Over a months-long battle to regain custody of their children, Army Major John Jackson and his wife, Carolyn, accused DYFS of prejudice against their religion and home schooling. Today, both are in U.S. District Court in Newark after federal authorities charged them with breaking the youngsters’ bones, denying them medical attention, withholding water, and force-feeding them hot sauce, among other horrific acts.
UPDATE: A federal judge this afternoon released the Jacksons on $250,000 bail each.
DYFS took the children away in April 2010, two years after a 2-year-old son died of a seizure and was cremated. The couple served as foster parents to several medically at-risk children while living in Oklahoma and adopted the boy, who was born with birth defects and a drug addiction.
A two-year-old girl later on was brought to Morristown Memorial Hospital, where authorities determined she’d suffered “medical neglect, malnourishment and salt poisoning,” as well as evidence of what once had been a fractured wrist.
Three natural children and two adopted ones were soon taken away.
The Jacksons accused the DYFS of “kidnapping” the youngsters, holding them hostage and brainwashing them without allowing an independent assessment by U.S. Army investigators or the ability for the purportedly devoute Christian family to pray together.
Although evidence existed to exonerate them, the couple claimed, DYFS ignored it — for no other reason, they said, than to make money for putting the children in foster care.
As a result, they said, the children are being turned against God — and against them.
Federal agents see things much differently.
They arrested Carolyn Jackson at her Mount Holly home on Tuesday after a federal grand jury returned a 17-count indictment against her and her husband, who surrendered this morning.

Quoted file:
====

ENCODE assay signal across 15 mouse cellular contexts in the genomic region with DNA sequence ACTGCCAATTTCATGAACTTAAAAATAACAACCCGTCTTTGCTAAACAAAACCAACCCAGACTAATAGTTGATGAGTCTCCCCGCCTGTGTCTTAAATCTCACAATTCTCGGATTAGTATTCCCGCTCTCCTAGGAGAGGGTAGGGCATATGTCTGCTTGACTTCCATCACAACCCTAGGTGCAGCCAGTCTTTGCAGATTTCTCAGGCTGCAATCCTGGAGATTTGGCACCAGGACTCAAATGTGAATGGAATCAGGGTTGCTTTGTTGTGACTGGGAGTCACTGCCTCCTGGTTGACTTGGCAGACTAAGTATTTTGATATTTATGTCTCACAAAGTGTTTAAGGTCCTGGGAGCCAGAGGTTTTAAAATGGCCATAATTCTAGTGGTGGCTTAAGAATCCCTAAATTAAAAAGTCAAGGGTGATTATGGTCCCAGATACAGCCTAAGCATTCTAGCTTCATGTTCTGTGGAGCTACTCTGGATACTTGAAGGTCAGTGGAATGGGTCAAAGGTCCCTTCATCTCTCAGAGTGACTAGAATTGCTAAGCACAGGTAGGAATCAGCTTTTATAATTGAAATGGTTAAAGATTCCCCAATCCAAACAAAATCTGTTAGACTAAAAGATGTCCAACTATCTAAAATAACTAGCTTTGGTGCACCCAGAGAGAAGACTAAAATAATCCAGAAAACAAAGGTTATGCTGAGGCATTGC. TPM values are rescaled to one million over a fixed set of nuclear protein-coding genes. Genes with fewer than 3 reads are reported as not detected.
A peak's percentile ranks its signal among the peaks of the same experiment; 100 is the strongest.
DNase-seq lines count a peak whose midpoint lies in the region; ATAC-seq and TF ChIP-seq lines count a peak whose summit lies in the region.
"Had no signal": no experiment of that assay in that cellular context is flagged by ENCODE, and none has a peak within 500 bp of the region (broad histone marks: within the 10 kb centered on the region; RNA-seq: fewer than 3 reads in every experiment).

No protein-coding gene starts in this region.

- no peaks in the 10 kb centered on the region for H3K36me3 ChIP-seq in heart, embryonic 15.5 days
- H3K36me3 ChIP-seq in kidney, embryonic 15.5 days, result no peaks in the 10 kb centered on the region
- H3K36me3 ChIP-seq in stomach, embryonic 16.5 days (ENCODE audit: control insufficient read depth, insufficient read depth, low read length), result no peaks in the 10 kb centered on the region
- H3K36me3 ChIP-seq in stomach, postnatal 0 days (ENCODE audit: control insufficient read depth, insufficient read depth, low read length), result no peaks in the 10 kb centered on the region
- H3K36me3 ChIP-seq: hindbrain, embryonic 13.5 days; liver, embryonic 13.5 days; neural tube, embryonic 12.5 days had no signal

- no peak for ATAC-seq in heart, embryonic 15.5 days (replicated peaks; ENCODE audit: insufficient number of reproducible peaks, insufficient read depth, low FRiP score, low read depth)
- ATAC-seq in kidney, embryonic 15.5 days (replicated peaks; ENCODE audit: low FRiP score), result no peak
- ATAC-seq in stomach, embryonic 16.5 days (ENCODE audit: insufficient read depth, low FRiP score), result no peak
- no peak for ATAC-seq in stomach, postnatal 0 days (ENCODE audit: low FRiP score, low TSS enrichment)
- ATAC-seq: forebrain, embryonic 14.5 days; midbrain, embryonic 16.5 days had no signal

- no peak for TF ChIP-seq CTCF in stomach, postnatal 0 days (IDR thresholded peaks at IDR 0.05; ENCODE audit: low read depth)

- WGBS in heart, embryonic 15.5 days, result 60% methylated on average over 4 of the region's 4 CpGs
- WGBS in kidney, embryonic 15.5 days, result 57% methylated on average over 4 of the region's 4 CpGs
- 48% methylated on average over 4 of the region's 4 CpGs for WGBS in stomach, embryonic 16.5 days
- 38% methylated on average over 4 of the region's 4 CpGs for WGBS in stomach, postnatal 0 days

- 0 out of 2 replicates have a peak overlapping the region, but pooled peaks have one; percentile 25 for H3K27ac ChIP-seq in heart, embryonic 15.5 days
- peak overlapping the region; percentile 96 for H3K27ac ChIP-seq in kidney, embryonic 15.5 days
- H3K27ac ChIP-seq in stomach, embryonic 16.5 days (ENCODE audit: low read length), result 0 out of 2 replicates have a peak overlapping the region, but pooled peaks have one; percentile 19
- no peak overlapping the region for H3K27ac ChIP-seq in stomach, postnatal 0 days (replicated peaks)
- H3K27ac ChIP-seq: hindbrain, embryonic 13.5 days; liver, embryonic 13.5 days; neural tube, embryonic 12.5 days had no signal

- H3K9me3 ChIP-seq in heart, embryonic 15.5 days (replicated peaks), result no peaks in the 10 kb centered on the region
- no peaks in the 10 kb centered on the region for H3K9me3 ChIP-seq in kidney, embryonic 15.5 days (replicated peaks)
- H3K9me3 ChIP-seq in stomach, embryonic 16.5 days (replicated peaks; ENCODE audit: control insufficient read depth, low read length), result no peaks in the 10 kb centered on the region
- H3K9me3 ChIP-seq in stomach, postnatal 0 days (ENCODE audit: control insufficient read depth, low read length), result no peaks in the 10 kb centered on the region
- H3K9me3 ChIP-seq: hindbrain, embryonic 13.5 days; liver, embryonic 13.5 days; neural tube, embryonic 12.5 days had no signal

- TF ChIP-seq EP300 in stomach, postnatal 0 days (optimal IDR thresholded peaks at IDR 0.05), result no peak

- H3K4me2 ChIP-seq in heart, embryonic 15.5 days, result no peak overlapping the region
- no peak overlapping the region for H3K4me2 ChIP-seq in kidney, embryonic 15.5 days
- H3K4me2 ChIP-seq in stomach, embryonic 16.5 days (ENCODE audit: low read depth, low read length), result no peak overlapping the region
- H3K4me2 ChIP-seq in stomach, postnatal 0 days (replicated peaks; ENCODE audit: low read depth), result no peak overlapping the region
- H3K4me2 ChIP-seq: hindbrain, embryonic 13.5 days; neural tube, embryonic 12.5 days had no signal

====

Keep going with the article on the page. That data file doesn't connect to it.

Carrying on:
A bail hearing for the couple was being held today in U.S. District Court in Newark.
All told, Carolyn Jackson, 35 and 37-year-old John E. Jackson, formerly of the Picatinny Arsenal in Morris County, are charged with one count of conspiracy to endanger the welfare of a child, 13 counts of endangering the welfare of a child, and three counts of assault.
Because the children were believed abused on the base, the case falls under federal jurisdiction.
“Carolyn and John Jackson are charged with unimaginable cruelty to children they were trusted to protect,” U.S. Attorney Paul J. Fishman said. “The crimes alleged should not happen to any child, anywhere, and it is deeply disturbing that they would happen on a military installation.
According to the indictment, on file in U.S. District Court in Newark, the abuse continued for five years before DYFS intervened.
In that time, it says, the Jacksons “told their three biological children not to report the physical assaults to others, saying that the punishments and disciplinary techniques were justified, as they were ‘training’ the adopted children how to behave.
“After John Jackson was informed by a family friend that one of the children had revealed the abuse in the Jackson household, John Jackson reported the breach to Carolyn Jackson, who retaliated against that child with multiple beatings with a belt.
“The Jacksons physically assaulted their children with various objects, causing two children to sustain fractured bones for which the Jacksons failed to seek prompt medical attention,” the government alleges.
“They also withheld proper medical care for their adopted children, withheld sufficient nourishment and food for two of their children, withheld adequate water from two of their children, and, at times, prohibited them from drinking water altogether.
“The Jacksons even punished an adopted child they caught sneaking food or water and required one of their biological children to prevent that child from drinking out of sinks and toilets.
“As another form of punishment, Carolyn and John Jackson forced two of the children to consume food intended to cause them pain and suffering, variously including red pepper flakes, hot sauce, and raw onion,” federal authorities say in the indictment. “They also caused one child to ingest excessive sodium or sodium-laden substances while being deprived of water, leading to a life-threatening condition.”
Fishman credited special agents of the FBI with the investigation leading to the arrests, and thanked thanked the U.S. Army Criminal Investigation Command and the Morris County Prosecutor’s Office.
The government is represented by Assistant U.S. Attorneys Melissa L. Jampol and Elizabeth M. Harris of the U.S. Attorney’s Office Criminal Division in Newark.
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